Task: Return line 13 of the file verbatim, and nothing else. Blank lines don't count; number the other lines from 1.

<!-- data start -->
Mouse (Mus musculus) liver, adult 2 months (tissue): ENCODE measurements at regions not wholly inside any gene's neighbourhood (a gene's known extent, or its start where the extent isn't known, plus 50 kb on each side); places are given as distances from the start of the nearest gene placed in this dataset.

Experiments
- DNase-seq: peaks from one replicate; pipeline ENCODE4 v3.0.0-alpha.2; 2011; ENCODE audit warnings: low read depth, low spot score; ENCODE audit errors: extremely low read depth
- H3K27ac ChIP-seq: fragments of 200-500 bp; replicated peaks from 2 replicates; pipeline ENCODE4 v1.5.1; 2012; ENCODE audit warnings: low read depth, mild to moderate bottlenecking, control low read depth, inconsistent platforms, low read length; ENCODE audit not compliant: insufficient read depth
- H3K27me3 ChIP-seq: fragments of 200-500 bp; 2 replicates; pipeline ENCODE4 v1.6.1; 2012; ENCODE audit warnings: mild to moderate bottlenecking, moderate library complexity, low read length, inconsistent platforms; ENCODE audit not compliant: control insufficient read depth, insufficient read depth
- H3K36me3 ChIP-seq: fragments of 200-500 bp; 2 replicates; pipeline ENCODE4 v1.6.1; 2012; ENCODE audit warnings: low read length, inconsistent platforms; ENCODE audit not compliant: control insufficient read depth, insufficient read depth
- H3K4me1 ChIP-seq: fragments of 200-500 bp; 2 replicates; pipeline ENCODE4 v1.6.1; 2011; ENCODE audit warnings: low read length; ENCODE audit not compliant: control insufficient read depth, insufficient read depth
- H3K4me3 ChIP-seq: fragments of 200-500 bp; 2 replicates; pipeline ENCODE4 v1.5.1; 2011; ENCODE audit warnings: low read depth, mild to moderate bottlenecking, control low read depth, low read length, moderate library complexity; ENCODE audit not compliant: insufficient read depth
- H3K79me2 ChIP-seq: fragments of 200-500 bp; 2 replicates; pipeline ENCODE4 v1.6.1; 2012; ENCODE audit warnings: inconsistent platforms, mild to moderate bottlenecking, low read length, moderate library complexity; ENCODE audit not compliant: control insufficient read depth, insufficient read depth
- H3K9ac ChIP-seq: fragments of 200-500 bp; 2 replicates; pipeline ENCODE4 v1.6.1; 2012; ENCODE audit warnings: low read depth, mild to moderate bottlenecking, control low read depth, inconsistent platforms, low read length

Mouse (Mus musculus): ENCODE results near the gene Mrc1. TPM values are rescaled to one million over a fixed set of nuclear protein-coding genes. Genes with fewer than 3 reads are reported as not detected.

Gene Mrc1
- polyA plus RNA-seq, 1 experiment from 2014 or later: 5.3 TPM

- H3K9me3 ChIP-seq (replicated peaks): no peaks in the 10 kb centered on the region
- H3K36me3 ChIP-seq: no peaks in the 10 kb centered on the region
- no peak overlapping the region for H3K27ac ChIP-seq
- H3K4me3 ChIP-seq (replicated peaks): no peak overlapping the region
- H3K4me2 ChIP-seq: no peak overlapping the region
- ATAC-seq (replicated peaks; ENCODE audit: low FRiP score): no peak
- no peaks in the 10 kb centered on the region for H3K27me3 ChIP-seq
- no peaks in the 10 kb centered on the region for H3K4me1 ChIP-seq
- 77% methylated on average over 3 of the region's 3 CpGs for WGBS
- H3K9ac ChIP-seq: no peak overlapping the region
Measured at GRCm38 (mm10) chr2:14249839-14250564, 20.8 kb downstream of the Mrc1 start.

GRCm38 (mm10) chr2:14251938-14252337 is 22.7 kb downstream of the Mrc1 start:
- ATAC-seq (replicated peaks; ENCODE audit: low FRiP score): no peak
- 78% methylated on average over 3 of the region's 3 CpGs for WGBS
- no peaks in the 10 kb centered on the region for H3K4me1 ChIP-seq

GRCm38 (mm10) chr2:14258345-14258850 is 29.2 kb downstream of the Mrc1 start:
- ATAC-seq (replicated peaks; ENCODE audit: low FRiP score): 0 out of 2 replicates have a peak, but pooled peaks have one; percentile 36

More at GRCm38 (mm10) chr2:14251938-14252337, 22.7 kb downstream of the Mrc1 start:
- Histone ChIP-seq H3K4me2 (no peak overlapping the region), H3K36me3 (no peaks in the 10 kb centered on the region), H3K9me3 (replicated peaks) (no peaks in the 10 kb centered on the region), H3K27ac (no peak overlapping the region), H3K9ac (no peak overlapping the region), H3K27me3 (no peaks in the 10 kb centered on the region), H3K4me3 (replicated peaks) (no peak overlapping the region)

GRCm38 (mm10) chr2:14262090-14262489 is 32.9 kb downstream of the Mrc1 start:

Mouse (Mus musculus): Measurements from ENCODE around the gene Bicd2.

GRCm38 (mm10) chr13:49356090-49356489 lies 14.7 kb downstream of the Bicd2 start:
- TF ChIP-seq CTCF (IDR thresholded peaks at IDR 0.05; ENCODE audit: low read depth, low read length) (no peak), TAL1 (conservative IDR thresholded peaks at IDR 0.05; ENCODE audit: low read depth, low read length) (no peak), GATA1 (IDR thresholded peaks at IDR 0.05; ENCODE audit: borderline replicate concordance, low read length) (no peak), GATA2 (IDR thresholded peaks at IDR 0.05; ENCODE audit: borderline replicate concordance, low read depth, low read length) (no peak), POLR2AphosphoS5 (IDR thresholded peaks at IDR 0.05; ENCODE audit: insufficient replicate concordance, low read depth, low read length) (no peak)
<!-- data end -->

- polyA plus RNA-seq, 1 experiment from 2014 or later: 5.3 TPM